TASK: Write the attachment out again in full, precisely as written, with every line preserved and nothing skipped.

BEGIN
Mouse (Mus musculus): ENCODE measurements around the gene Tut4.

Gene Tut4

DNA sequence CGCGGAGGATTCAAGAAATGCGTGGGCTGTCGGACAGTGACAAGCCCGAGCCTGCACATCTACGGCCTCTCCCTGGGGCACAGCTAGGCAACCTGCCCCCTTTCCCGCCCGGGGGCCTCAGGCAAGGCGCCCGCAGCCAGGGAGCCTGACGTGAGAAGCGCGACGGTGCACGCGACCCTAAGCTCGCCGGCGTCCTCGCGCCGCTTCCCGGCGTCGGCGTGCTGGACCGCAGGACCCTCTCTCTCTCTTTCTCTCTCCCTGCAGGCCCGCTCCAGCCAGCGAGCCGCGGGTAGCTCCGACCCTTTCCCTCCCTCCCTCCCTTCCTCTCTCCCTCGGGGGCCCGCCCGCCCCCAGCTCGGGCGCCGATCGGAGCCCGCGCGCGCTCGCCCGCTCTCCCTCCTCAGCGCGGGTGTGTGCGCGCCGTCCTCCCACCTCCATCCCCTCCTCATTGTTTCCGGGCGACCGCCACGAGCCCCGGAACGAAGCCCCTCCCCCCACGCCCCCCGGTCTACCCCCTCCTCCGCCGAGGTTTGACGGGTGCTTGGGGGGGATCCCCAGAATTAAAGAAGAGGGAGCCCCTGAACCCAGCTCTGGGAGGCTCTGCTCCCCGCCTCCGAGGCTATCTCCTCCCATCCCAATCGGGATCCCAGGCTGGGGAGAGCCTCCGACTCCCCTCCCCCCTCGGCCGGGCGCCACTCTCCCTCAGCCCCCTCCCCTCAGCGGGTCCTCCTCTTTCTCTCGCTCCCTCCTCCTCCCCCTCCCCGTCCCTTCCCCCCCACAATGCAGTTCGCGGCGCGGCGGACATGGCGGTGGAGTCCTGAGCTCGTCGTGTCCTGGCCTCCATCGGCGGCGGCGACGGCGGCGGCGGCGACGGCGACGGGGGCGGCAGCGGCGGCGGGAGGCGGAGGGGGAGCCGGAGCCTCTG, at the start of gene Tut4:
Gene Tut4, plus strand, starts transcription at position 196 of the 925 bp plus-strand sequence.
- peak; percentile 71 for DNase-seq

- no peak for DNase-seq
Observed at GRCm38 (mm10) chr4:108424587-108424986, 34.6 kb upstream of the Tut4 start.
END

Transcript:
Mouse (Mus musculus): ENCODE measurements around the gene Tut4.

Gene Tut4

DNA sequence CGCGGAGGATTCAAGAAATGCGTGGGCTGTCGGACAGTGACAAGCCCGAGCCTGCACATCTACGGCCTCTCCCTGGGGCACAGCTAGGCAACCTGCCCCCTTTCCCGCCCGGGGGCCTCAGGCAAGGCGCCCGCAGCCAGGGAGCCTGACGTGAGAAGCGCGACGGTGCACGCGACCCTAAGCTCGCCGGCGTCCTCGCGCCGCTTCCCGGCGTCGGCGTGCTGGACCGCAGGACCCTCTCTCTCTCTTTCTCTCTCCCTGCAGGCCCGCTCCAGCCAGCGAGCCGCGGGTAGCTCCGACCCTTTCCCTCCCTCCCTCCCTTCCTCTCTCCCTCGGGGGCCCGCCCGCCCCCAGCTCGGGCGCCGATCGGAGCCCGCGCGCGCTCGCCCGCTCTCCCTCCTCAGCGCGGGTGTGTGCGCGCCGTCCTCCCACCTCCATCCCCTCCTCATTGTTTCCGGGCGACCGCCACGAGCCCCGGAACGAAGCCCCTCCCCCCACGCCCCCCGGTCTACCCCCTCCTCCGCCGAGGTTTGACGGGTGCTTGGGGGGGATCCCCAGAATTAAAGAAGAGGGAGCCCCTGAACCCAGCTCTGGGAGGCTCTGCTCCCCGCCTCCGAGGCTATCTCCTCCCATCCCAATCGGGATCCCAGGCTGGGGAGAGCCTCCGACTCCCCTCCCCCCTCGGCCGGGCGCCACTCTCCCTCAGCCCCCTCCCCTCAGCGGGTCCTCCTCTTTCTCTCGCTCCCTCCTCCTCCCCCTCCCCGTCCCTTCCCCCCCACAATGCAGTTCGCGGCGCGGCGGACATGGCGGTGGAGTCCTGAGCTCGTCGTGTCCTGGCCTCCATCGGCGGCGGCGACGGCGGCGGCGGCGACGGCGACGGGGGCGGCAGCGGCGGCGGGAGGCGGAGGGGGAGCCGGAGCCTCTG, at the start of gene Tut4:
Gene Tut4, plus strand, starts transcription at position 196 of the 925 bp plus-strand sequence.
- peak; percentile 71 for DNase-seq

- no peak for DNase-seq
Observed at GRCm38 (mm10) chr4:108424587-108424986, 34.6 kb upstream of the Tut4 start.